After a wildfire, Burned Area Emergency Response (BAER) Teams must rapidly assess the threat from post-fire erosion and runoff due to the removal of vegetation and litter layers. One of the first priorities of a BAER Team is to develop a burn severity map reflecting fire induced changes in vegetative cover and soil properties. These maps are typically generated from Landsat data. Burn severity, however is not the only factor to consider. Slope, climate, soils, vegetation and location are also important factors and can be best taken into consideration with the use of a physically-based model such as the Water Erosion Prediction Project (WEPP). Researchers at MTRI have created an online spatial database for the state of Colorado to support post-fire remediation through erosion modeling. Our new web site merges spatial model inputs with satellite derived burn severity maps. Modeling datasets can be prepared rapidly so that physically based erosion models can be used to plan and prioritize post-fire remediation.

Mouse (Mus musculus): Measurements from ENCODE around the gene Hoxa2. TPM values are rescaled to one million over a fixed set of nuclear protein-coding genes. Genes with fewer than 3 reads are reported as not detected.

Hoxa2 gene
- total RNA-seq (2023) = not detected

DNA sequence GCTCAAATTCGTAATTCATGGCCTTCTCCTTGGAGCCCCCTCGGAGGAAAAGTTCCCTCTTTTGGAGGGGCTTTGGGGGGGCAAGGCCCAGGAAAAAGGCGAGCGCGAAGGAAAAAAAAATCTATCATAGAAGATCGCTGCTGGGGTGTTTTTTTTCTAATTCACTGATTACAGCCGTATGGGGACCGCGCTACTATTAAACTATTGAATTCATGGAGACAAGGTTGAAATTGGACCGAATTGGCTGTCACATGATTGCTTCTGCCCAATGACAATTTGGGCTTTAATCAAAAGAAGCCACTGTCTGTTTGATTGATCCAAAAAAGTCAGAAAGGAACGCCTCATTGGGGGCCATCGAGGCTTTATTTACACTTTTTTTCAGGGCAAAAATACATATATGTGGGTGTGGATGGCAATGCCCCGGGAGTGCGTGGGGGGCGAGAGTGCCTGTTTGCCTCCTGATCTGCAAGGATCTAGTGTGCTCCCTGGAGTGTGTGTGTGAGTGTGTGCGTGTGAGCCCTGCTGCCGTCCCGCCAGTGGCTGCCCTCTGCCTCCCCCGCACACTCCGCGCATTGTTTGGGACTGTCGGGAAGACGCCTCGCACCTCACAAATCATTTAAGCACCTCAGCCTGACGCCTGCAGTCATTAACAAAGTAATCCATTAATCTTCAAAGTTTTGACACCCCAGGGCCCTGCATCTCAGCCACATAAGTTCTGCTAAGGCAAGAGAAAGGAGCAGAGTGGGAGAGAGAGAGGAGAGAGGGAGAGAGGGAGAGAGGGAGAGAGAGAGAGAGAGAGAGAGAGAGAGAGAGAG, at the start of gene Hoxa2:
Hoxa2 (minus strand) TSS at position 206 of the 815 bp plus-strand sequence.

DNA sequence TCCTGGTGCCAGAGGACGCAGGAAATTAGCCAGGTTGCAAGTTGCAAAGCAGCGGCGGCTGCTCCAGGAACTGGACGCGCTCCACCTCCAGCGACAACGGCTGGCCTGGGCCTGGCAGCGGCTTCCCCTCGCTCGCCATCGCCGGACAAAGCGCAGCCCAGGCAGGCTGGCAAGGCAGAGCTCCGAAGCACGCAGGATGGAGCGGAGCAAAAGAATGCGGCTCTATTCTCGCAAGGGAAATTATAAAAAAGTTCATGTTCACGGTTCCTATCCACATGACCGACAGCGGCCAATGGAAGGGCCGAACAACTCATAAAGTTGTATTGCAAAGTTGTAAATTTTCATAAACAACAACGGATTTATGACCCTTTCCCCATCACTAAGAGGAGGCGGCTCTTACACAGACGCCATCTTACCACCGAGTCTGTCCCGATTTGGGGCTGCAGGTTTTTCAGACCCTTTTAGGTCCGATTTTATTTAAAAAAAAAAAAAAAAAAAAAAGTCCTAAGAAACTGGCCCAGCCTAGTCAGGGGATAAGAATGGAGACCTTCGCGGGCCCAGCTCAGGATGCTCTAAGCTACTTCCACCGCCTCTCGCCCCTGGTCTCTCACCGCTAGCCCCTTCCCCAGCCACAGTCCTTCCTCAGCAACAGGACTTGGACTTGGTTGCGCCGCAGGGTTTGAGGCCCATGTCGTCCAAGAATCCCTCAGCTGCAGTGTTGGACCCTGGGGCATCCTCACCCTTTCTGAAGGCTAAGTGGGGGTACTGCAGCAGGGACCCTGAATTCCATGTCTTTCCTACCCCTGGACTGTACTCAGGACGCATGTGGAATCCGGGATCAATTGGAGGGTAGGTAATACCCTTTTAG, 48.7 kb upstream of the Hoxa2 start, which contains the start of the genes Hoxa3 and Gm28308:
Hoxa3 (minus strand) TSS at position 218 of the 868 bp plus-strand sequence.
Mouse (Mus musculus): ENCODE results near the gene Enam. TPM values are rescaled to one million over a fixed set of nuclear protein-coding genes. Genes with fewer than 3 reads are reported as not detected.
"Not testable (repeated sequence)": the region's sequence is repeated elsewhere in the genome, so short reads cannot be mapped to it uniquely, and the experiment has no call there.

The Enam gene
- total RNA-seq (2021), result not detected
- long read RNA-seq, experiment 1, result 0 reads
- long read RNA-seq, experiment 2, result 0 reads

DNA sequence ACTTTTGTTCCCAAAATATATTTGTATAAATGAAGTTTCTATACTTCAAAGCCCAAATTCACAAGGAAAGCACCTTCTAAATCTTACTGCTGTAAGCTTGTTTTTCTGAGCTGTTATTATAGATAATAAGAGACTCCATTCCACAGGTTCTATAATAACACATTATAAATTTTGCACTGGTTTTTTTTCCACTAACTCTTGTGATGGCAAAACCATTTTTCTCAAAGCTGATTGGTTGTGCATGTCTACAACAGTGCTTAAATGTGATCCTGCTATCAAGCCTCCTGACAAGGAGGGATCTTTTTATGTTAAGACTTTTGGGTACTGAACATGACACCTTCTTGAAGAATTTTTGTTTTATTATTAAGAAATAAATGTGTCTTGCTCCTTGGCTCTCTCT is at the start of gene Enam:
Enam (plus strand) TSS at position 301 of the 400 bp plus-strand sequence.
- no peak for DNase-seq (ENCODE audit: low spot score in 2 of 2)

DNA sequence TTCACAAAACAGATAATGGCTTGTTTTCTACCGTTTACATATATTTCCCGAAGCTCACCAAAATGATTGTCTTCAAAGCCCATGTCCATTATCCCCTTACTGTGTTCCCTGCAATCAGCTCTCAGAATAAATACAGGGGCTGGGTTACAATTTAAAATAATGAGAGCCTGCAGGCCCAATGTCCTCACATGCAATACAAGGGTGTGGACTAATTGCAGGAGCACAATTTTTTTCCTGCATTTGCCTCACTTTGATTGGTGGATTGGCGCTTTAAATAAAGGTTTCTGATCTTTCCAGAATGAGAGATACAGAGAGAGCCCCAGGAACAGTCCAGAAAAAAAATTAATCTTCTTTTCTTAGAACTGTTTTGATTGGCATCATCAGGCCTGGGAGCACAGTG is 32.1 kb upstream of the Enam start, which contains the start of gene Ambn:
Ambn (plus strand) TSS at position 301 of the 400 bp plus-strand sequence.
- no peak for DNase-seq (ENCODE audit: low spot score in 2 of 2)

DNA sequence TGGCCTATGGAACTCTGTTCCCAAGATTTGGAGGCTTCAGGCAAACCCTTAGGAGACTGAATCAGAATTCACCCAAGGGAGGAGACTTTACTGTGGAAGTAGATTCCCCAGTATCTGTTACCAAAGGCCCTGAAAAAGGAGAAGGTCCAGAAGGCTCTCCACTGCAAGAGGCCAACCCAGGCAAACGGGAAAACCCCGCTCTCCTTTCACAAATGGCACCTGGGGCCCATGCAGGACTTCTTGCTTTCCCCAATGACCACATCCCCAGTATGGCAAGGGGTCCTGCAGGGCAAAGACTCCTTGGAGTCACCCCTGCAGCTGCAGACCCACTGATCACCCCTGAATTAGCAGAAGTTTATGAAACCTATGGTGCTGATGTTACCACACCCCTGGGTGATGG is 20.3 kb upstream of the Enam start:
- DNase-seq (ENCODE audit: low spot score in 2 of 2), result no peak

Our online database provides the input files needed to run spatial WEPP interfaces such as GeoWEPP or the Forest Service’s online WEPP watershed. Primary model inputs include a digital elevation model (DEM), climate data, soil maps, and land cover. Burn severity maps are combined with both pre-fire land cover and soil data to parameterize the model. Model parameters are based on Disturbed WEPP inputs. Disturbed WEPP is a forest service WEPP interface developed specifically for forest and rangelands.
Mary Ellen Miller, Ph.D.
The images above show post-fire erosion potential following the Rock House fire in Texas.
Post-fire erosion potential after the High Park Fire in Colorado.